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Ancient Greek sculpture inspiration for China's Terracotta Warriors, researchers say

Archaeologists studying the Terracotta Warriors say that inspiration for the famed army built to guard the tomb of China’s first emperor near today’s Xian may have come from Ancient Greece, the BBC reports.

Ancient Greek sculpture inspiration for China's Terracotta Warriors, researchers say
The Terracotta Army discovered in 1974 near Xi’an 
[Credit: Getty Images]
According to the report, experts believe that the 8,000 statues may have been crafted under the guidance of ancient Greek sculptors in 3rd Century BC.

Their findings suggest that western contact with China began long before European explorer Marco Polo arrived in China.

“We now have evidence that close contact existed between the First Emperor's China and the West before the formal opening of the Silk Road. This is far earlier than we formerly thought,” senior archaeologist Li Xiuzhen, from the Emperor Qin Shi Huang's Mausoleum Site Museum was quoted as saying.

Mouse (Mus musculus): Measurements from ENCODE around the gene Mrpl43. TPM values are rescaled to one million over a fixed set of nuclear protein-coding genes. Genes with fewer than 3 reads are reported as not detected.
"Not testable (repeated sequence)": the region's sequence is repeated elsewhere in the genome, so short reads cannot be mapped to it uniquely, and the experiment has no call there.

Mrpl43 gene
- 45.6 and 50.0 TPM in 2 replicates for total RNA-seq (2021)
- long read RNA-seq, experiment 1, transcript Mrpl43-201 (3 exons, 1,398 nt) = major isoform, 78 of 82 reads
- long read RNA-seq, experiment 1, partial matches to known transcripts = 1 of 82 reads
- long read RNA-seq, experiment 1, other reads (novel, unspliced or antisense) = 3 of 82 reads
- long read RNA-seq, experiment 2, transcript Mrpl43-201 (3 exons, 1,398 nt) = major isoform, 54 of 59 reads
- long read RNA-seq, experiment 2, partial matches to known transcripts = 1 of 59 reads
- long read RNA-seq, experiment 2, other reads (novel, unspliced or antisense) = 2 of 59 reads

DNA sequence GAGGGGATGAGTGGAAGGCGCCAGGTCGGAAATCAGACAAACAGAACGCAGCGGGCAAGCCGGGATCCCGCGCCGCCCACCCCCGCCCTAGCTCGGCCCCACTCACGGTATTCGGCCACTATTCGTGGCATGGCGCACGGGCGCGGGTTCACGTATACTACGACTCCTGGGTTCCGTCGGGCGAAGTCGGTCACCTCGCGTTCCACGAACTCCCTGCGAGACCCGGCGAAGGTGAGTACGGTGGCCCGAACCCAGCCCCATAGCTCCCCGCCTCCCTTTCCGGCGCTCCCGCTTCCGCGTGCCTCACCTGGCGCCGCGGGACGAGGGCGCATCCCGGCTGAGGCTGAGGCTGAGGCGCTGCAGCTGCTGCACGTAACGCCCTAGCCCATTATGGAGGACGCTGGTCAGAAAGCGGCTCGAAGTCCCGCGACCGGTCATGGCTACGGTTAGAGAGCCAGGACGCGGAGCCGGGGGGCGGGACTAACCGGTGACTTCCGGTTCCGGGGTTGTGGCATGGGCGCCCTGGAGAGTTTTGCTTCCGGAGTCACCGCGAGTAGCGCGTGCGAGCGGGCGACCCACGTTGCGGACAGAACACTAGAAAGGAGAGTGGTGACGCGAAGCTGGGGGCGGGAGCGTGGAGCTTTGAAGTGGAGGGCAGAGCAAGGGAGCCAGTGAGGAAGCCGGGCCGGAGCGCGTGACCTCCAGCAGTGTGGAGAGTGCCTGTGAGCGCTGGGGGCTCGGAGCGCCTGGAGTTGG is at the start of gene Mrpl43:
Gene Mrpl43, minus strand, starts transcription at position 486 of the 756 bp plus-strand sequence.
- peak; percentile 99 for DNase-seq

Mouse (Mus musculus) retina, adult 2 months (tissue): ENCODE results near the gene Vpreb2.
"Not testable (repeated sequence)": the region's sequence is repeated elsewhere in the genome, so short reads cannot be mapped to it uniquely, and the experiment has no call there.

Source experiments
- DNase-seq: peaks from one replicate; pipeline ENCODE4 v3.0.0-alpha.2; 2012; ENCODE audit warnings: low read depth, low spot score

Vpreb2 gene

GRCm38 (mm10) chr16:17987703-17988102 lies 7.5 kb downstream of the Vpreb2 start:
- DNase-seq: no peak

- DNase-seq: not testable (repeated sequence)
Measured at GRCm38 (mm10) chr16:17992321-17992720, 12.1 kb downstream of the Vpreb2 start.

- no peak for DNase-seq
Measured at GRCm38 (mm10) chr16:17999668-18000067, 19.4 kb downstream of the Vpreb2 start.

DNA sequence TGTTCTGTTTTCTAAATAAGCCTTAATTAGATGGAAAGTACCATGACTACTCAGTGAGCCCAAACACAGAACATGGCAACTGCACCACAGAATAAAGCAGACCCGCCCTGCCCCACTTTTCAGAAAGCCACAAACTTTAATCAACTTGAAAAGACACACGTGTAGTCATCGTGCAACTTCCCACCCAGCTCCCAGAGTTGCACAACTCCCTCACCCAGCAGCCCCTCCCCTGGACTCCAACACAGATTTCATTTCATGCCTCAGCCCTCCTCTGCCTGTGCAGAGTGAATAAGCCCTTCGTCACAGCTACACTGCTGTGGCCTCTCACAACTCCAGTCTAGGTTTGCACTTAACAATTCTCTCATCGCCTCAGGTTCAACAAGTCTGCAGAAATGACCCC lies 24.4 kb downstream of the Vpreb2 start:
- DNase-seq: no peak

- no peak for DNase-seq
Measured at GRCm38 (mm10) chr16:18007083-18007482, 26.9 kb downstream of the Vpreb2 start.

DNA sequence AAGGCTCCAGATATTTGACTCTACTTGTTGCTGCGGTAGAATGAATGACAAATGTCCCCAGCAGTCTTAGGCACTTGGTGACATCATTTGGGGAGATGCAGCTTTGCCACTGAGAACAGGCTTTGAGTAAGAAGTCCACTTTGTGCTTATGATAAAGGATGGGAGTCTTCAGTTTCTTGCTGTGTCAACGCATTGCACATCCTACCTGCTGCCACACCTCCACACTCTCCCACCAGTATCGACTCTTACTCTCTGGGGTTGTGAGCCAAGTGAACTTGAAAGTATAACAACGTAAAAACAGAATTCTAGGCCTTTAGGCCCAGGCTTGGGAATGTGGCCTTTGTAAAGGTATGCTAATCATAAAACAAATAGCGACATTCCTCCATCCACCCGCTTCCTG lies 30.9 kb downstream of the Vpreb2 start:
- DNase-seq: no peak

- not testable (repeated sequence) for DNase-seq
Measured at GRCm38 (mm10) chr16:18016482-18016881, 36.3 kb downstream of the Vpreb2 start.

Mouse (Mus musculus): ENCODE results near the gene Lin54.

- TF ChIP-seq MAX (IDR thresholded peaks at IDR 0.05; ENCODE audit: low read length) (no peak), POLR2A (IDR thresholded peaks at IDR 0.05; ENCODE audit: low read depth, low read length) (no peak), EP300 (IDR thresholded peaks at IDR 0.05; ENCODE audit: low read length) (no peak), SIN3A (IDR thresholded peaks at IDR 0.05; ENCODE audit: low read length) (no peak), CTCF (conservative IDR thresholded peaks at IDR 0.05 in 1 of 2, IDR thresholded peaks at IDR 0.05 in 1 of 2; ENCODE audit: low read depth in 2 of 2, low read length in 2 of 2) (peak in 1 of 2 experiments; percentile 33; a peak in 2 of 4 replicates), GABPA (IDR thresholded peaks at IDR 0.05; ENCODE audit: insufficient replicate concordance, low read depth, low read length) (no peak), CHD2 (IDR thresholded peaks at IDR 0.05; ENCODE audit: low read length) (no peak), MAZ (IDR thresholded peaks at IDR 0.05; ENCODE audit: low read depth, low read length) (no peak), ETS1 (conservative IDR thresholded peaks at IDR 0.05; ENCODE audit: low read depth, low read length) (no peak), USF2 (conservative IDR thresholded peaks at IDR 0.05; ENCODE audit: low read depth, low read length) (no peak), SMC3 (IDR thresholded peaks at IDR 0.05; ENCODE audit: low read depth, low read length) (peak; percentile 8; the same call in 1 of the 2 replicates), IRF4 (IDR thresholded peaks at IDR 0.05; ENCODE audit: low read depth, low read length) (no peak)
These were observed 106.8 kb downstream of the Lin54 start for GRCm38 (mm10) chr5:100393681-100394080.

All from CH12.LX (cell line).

Meanwhile, a separate study cited by the BBC shows that European-specific mitochondrial DNA was found in China's westernmost Xinjiang Province, indicating that Westerners traveled, settled and died in the area before and during the time of the First Emperor.

That would be 1,500 years earlier than commonly held.

A documentary on the findings will be broadcast on the National Geographic Channel and the BBC.

Source: Kathimerini [October 12, 2016]

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  1. Wasn't this in approximately the same period as the Greco-Bactrians? The city of Alexandria Eschate was directly at China's back door, so the Chinese would not have had to go far to find Greek or Greek-influenced artists, and in fact doubtlessly had some economic and diplomatic ties with the Greco-Bactrians in Sogdiana and Bactria. Certainly they could have had direct contact with Greece or points much closer to Greece, but there is no necessity for them to have gone so far in quest of Greek-influenced artisans.

  2. The Chinese people already had an amazing culture and no need to seek out even one Western explorer to guide their artists to "help them" with anything. This idea reeks of hubris.

    1. While I agree that China at the time of the making of the terracotta sculptures had an "amazing culture," the suggestion that they were made or influenced by Greek sculptors was not made by Westerners, but by Chinese archeologists, led by senior archaeologist Li Xiuzhen, who would seem to have no incentive to attribute Greek influence to their crafting outside of his honest, expert, opinion after aesthetic analysis. How does his analysis "reek of hubris?"


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